Some good news. Retail wages have been growing faster than most lately. The average hourly wage of $17.33 an hour in February was up 2.8% from a year earlier, according to the Labor Department, compared with overall wage growth of 2% during that same period.

How Would a Wage Increase Impact the City’s Economy – Three Studies State their Case

Current Minimum Wage Proposals above and beyond the current rate of $9 per hour:

  • Mayor Garcetti’s wage increase proposal is $13.25 by 2017, equivalent of $27, 560 per year.
  • Labor and six L.A. City Councilmembers want a wage increase to $15.25 by 2019, equivalent to $31,720 per year.

Los Angeles Rising: A City That Works for Everyone (L.A. Economic Roundtable, UCLA Labor Center &Institute for Research on Labor and Employment)

  • A phased-in increase to $15.25 by 2019 will put $5.9 billion more into the pockets of 723,000 working people, which will generate $6.4 billion in increased sales. That means that every dollar increase in the minimum wage generates $1.12 in economic stimulus.
  • Businesses will hire more in response to the greater demand, creating 46,400 new jobs.
  • Why $15.25? There are 784,300 families, almost 144,300 (19%) living under the poverty level and 54% of households earn less than $50,000 per year  On average, a U.S. household that earns $34,000 spends about $36,000 on living expenses. The wages earned by low- and moderate-income workers, therefore, go quickly back into circulation after pay day. The direct beneficiaries are place-based businesses, that cater to households within the immediate geographic vicinity. This includes real estate, health care, restaurants, and retail stores. These local businesses will reap increased sales, which allows them to grow and expand the economy. Therefore, a raise to $15.25 by 2019 is an investment in Los Angeles.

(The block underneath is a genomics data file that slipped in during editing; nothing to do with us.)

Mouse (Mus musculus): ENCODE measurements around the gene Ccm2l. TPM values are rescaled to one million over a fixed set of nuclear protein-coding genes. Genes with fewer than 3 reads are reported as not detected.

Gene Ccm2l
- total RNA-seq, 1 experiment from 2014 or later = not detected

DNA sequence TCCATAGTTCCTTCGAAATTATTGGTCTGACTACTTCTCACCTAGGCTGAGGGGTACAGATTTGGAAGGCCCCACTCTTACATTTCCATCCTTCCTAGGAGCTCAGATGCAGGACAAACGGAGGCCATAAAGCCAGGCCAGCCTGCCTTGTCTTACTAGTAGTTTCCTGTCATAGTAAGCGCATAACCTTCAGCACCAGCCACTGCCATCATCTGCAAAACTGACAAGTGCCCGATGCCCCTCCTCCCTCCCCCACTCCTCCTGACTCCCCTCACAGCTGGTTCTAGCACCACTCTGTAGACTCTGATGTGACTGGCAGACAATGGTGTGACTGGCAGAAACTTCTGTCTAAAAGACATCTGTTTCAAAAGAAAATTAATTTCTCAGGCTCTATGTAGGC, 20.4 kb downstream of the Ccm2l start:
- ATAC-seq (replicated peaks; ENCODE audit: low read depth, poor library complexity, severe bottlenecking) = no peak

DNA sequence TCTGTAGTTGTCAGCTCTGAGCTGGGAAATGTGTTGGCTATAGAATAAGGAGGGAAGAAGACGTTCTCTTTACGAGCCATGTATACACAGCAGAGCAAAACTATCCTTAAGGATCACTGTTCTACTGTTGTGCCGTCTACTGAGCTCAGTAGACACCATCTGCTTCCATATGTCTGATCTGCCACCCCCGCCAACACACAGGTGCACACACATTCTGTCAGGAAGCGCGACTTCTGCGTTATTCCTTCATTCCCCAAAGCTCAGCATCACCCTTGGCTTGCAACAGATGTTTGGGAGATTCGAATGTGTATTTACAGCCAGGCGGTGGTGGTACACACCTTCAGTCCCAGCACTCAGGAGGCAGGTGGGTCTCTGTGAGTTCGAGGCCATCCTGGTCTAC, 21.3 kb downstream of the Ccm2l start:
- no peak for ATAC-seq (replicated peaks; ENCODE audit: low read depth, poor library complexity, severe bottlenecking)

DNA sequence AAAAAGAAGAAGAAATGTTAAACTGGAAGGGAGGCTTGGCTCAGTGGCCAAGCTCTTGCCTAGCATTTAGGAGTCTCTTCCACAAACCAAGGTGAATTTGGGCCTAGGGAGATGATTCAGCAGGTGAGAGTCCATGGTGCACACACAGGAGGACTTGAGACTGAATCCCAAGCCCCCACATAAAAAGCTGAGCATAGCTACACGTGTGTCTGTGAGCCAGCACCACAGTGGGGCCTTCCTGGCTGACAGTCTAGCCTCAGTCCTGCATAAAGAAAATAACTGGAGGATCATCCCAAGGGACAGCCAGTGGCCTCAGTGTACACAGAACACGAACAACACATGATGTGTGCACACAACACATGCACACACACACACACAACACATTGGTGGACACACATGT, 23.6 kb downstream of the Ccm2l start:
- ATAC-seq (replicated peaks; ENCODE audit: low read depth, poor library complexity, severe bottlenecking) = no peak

Cost-Benefit Analysis: Los Angeles Minimum Wage Proposal (Beacon Economics/L.A. Chamber) 

  • The focus of this debate should be on whether a higher minimum wage is an efficient way of lifting Angelenos out of poverty.
  • A citywide minimum wage isn’t targeted well enough to have much of an effect.
  • Half of such workers that would be impacted by the wage live in households where total earnings are above $55,000 per year. They may be teenagers working part-time jobs, or servers or salespeople who earn much more in commissions or tips.
  • Many working poor Angelenos hold jobs outside the city limits, and they wouldn’t see any benefits from a higher minimum wage.
  • Similarly, half of those who would get a wage hike don’t live within the city of Los Angeles. While the latter are indeed among the working poor, helping them should be the purview of their local government, not L.A.’s.
  • Under the city’s current proposal, less than one dollar out of every four would end up in low-income households in the city of Los Angeles. No matter how you look at it, that’s a low rate of return.